Some of the most stressful life changes for women include the death of a spouse, divorce, and retirement. Every woman handles things differently, so there’s no “one way” to do financial planning at every stage in life. But here are a few helpful financial planning tips for women once they experience a major change in their life.
After Divorce/Spouse’s Death
Because of the sudden change in your life situation, whether through divorce or the death of a spouse, it would be a suitable time to get an objective review of your finances. Find someone who can provide an unbiased opinion about your financial position, as well as suggestions to help you through the transition from married to single. Talk with others who have been through the same situation and glean from them wisdom on how to deal with your new circumstances. There’s no need to go through this process alone. Financial decisions that may have been wise as a couple may no longer be needed now.
One thing you will definitely need to do is revisit the beneficiaries listed on your various financial accounts and in your will. If you are divorced and your ex-spouse was listed as the primary beneficiary, they will remain unless you change the designation for each account. If your spouse passed away and they were listed as the primary beneficiary, the secondary beneficiary will inherit the asset if you make no changes. However, you should take the time to update your financial assets so that you have primary and secondary beneficiaries who are still alive.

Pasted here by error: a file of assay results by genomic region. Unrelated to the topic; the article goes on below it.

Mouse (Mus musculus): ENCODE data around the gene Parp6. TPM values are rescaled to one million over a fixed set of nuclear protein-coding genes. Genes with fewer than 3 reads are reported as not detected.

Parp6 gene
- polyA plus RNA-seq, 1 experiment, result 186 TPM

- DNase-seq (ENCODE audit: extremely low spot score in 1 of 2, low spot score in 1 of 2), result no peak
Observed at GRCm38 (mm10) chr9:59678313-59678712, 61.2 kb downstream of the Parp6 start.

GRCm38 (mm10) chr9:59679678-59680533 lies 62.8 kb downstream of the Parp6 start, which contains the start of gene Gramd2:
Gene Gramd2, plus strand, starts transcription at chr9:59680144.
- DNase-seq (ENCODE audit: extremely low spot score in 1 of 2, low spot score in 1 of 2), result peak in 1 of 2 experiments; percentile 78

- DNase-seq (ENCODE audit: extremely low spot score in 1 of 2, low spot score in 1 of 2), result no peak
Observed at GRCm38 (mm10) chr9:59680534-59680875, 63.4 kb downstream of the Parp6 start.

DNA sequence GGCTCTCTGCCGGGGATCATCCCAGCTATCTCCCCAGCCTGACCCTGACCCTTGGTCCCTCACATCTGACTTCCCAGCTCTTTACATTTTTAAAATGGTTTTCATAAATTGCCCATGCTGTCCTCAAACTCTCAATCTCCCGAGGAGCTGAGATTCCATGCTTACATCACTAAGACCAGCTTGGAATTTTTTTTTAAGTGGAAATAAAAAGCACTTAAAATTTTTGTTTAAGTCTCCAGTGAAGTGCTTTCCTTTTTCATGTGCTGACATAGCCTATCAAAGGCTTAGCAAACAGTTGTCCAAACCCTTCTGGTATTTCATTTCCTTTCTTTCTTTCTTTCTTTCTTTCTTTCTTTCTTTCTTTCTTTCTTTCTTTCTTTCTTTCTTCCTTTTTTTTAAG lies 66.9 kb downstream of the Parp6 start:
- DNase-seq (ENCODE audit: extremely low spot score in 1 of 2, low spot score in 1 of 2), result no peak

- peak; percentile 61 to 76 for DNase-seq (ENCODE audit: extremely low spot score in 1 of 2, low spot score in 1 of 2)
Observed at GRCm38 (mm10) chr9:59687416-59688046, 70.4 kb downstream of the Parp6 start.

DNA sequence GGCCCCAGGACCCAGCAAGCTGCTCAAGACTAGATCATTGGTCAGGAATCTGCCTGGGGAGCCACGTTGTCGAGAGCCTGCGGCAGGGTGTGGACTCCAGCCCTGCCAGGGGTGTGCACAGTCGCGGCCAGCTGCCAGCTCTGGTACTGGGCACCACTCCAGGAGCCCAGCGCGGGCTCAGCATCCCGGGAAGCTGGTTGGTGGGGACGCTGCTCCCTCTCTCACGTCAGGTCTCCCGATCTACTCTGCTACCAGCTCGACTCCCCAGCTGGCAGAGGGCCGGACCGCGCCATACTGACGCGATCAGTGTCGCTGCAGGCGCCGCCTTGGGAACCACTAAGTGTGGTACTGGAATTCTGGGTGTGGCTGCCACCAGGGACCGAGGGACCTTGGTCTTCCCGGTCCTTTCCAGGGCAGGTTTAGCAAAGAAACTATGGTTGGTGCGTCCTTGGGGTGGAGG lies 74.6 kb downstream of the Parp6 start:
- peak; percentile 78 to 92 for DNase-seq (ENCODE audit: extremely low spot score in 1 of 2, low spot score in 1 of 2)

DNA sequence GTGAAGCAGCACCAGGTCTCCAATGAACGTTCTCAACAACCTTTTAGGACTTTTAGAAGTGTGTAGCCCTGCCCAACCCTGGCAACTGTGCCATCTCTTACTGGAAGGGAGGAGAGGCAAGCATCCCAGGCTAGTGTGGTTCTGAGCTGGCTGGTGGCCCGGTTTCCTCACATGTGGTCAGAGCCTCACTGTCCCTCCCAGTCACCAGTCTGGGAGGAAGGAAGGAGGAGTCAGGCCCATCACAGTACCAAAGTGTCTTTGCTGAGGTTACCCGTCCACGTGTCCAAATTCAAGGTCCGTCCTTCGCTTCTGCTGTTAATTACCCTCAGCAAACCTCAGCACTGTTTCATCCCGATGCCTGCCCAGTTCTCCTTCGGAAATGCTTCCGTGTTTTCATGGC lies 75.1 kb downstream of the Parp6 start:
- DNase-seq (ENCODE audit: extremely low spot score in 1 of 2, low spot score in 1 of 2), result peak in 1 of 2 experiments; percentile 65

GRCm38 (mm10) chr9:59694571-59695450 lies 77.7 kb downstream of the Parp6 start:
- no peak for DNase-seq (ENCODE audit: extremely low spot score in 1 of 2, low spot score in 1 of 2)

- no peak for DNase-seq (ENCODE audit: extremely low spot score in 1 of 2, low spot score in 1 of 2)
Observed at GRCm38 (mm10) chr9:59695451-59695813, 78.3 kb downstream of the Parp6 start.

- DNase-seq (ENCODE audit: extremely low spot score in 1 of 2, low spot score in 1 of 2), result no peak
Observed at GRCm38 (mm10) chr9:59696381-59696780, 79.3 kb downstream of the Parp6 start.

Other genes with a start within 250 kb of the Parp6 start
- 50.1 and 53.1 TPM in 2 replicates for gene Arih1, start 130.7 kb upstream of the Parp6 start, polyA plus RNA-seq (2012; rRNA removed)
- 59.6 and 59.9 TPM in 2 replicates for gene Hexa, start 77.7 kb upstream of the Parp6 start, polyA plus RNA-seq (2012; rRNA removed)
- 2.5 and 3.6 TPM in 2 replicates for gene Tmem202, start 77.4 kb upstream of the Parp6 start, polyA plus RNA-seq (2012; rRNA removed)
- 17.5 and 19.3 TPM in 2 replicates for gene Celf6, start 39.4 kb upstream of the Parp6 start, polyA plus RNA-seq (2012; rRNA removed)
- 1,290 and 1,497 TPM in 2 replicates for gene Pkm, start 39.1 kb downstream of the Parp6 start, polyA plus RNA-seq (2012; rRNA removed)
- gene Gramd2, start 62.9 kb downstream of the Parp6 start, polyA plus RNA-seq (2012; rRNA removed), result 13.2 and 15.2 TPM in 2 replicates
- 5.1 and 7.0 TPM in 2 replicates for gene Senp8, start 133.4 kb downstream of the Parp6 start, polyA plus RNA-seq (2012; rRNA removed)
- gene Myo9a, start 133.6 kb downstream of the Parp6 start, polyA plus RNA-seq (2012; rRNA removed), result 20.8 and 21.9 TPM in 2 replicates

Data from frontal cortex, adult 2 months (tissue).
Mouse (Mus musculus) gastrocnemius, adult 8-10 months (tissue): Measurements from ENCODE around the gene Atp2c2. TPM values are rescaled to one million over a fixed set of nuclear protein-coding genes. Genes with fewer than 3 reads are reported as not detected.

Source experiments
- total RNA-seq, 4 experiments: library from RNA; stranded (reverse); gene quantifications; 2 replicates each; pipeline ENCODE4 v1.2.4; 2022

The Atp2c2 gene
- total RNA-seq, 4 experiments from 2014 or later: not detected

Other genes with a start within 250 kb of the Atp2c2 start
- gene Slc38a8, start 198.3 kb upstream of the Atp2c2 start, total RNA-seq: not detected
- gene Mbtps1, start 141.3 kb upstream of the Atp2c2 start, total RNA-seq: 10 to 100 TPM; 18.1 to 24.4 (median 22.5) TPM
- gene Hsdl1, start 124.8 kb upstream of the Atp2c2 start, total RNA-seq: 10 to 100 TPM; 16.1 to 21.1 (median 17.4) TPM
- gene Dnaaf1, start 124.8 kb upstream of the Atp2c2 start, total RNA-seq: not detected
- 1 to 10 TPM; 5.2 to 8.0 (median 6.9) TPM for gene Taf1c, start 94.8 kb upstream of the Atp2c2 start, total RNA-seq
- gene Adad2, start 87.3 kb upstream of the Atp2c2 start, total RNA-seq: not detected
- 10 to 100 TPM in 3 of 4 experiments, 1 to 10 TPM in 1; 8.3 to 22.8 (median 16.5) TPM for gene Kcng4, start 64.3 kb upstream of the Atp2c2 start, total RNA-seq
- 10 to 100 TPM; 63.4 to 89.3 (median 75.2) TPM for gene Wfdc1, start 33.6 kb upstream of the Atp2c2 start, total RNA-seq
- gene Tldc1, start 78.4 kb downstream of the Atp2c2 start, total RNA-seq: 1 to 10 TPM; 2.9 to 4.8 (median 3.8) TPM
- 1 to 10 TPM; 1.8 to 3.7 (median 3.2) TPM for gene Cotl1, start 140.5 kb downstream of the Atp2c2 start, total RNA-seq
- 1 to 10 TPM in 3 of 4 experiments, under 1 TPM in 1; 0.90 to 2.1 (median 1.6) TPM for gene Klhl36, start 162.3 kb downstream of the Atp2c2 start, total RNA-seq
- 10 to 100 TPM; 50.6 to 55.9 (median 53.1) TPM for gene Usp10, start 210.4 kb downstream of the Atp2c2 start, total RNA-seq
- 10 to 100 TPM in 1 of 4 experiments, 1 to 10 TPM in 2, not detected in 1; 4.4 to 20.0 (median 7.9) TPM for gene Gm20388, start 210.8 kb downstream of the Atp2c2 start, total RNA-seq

You may find yourself in a tighter final pinch than you were when you were married. A divorced woman usually sees a 27% drop in her standard of living, mainly because she is more likely to be the one raising the children alone (and the financial commitment that comes with that responsibility). Even when divorce occurs later in life when raising children is no longer an issue, the financial toll is still hardest on women. When couples over the age of 50 divorce, 37% of men remarry within 10 years, while only 22% of women do. Why does this matter? Because two-adult households have two potential earners (whether through retirement accounts or jobs) to pay the bills. Everything from housing costs to cars to food costs can be shared, saving money.
For widows, if both spouses were collecting Social Security benefits, the surviving spouse typically qualifies to continue collecting benefits for whichever spouse received more, but not both people’s benefits. Many of your regular bills don’t disappear (such as mortgage payments or utility bills), but you can lose a significant source of income each month.
Regardless of whether it’s through death or divorce, you may find yourself with most of the same expenses but with a sudden drop in income. How can you navigate such difficult circumstances? In the case of death, life insurance can help, but no such insurance exists for divorce (since alimony and child support aren’t insurance and are sometimes not sufficient). One option is to save money by sharing living expenses with someone else. Perhaps you’re not ready yet to share living space with another person, but when you are, it can be a big step in reducing your living expenses below your income level. No matter what you decide, if you have been involved with managing your finances over time and have been saving on your own, you have the opportunity to begin from a stronger financial position.